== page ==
During the initial stage, the leader and group members become acquainted with each other. There is not much trust or understanding during this part of the group process, which is why it typically involves cautious, careful interactions, few conflicts, and rare risk-taking behaviors (Corey, 2016). The leader is expected to ensure the future functioning of the group by setting crucial rules and guidelines and explaining them to the members (Corey, 2016; Slone et al., 2015). This stage is also supposed to include the setting of individual goals for the participants. Furthermore, they need to be provided with information about the group process and responsibilities, encouraged to share their expectations, and taught key interpersonal skills (Corey, 2016; Mahon & Leszcz, 2017). The primary challenge of this stage, especially for an inexperienced leader, is building trust, which requires the application of interpersonal skills. The leader is supposed to be open, honest, and supportive and provide structure without restricting the members. As a result, the significance of this stage is also rather notable.

Stage 3: Transition Stage

The third stage is challenging because it is defined by the concerns of the members who are not fully trusting yet, maybe anxious, and tend to engage in conflicts. The latter might also be connected to cultural and other differences, which emphasizes a leader’s cultural competence (Chang-Caffaro & Caffaro, 2018). Dealing with these challenges, especially conflicts, including covert ones, is crucial for this stage, which is why the leader’s interpersonal and problem-solving skills are put to work (Chang-Caffaro & Caffaro, 2018; Pomery, Schofield, Xhilaga, & Gough, 2016). The leader should also demonstrate a level of self-awareness and self-reflection (Hall, Harper, & Korcuska, 2018). They are required to recognize the leader’s reactions to these challenges and deal with them productively.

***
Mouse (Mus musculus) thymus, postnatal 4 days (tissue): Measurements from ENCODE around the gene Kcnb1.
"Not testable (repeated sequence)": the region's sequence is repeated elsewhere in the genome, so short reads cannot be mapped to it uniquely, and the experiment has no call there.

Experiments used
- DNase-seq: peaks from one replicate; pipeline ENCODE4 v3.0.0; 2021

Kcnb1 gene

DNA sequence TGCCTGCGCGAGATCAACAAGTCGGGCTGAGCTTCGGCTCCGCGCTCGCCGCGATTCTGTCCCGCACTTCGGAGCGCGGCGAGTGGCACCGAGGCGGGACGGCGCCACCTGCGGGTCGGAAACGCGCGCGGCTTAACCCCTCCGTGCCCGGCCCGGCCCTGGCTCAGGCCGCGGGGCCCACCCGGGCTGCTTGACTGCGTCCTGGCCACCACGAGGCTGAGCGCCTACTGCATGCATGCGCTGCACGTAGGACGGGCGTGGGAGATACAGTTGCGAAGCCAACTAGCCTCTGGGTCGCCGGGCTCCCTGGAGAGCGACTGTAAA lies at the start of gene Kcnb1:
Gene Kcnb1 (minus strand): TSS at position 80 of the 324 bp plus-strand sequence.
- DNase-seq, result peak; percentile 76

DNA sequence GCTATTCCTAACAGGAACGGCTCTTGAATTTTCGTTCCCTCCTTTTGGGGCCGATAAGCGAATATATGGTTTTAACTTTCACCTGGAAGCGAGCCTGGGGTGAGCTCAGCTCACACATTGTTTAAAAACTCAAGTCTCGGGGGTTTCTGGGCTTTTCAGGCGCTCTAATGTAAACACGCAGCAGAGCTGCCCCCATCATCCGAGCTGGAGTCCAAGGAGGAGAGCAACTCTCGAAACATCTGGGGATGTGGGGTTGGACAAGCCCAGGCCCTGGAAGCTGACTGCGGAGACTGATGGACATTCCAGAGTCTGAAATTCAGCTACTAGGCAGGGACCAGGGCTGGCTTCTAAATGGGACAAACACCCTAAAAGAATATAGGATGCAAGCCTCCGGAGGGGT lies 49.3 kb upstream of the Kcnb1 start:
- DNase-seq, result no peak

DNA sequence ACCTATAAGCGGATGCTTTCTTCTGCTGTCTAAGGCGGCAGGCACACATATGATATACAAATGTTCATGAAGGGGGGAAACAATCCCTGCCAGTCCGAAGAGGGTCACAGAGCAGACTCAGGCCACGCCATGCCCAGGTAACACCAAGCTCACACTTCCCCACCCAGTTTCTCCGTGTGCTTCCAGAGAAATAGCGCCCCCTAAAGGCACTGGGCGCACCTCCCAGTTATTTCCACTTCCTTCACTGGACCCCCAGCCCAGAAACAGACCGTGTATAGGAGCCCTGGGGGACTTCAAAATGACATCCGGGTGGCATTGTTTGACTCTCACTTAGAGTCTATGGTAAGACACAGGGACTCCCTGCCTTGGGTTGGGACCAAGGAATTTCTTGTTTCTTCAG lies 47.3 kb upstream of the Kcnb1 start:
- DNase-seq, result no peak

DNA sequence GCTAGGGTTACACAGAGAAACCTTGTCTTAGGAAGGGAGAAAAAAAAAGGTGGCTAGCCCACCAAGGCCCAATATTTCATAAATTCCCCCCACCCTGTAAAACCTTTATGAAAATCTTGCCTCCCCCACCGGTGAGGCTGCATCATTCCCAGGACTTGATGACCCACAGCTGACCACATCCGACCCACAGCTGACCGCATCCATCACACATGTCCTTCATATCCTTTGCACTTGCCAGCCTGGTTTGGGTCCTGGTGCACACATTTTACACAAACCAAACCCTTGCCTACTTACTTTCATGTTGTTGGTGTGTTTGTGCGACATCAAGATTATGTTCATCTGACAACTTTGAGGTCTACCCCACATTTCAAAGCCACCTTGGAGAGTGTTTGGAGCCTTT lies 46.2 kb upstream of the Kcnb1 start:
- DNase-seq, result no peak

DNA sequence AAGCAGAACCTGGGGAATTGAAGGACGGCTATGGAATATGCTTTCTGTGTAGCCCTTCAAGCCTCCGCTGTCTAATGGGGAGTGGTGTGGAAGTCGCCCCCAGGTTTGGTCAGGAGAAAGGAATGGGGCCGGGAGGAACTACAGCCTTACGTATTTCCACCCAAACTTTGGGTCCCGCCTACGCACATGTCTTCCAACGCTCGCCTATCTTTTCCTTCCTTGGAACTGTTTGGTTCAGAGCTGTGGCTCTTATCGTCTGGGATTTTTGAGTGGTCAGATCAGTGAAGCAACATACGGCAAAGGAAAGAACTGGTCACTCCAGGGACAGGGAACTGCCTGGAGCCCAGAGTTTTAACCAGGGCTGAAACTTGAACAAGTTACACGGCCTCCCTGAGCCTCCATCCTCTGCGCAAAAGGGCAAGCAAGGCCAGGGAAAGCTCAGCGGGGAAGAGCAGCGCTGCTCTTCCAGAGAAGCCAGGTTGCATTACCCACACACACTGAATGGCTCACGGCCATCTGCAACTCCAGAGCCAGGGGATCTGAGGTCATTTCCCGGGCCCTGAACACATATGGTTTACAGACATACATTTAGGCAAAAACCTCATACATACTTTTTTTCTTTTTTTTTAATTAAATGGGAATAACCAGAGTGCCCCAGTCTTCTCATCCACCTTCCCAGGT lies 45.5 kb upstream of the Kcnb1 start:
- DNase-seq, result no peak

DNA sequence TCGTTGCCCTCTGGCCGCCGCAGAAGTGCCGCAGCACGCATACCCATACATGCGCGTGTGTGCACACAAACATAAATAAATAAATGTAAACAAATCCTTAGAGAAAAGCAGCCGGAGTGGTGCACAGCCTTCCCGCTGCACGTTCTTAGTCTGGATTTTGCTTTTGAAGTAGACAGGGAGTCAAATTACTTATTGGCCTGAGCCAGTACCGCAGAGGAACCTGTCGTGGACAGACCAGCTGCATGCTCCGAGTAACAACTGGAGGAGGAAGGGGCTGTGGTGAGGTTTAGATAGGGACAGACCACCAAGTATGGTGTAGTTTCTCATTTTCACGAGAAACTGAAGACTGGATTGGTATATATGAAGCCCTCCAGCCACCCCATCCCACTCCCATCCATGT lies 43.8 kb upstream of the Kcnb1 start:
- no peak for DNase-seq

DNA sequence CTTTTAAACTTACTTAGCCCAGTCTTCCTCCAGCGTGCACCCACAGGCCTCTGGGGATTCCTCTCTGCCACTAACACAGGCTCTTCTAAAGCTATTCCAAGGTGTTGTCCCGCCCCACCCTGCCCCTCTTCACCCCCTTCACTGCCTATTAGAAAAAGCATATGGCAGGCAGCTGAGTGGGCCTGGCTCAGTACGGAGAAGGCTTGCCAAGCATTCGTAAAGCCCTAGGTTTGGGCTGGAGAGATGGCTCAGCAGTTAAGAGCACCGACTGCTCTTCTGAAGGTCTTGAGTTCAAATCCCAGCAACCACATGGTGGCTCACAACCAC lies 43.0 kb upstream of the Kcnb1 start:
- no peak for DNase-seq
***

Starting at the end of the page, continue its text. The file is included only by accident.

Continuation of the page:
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Instructing the members to self-reflect during this stage is also a good idea since it can help to reduce fears, anxieties, and conflicts (Corey, 2016; Mahon & Leszcz, 2017). As pointed out by Corey (2016), the distinction between different stages is not very strict, and they can overlap. However, the challenges of the transitional stage hinder progress, which is why it is necessary to address them as soon as possible to enable the group to proceed with the work.

Stage 4: Working Stage

The working stage consists of the period in group processes when it is the most productive. By the working stage, major issues of the transition stage must have been resolved, which is why the group develops a better cohesion and inclusiveness, demonstrates a level of trust, and is generally ready to make progress (Corey, 2016; Mahon & Leszcz, 2017; Yocum, 2017). During this stage, the leader proceeds to provide structure and uphold rules while encouraging desired behaviors in the members and discouraging toxic ones. Furthermore, the leader provides feedback and helps the members to interpret various patterns emerging during the work of the group. The features of this stage are determined by the specifics of the group, but in general, the leader is expected to facilitate the relevant processes and help the members in achieving their desired outcomes.

Stage 5: Consolidation Stage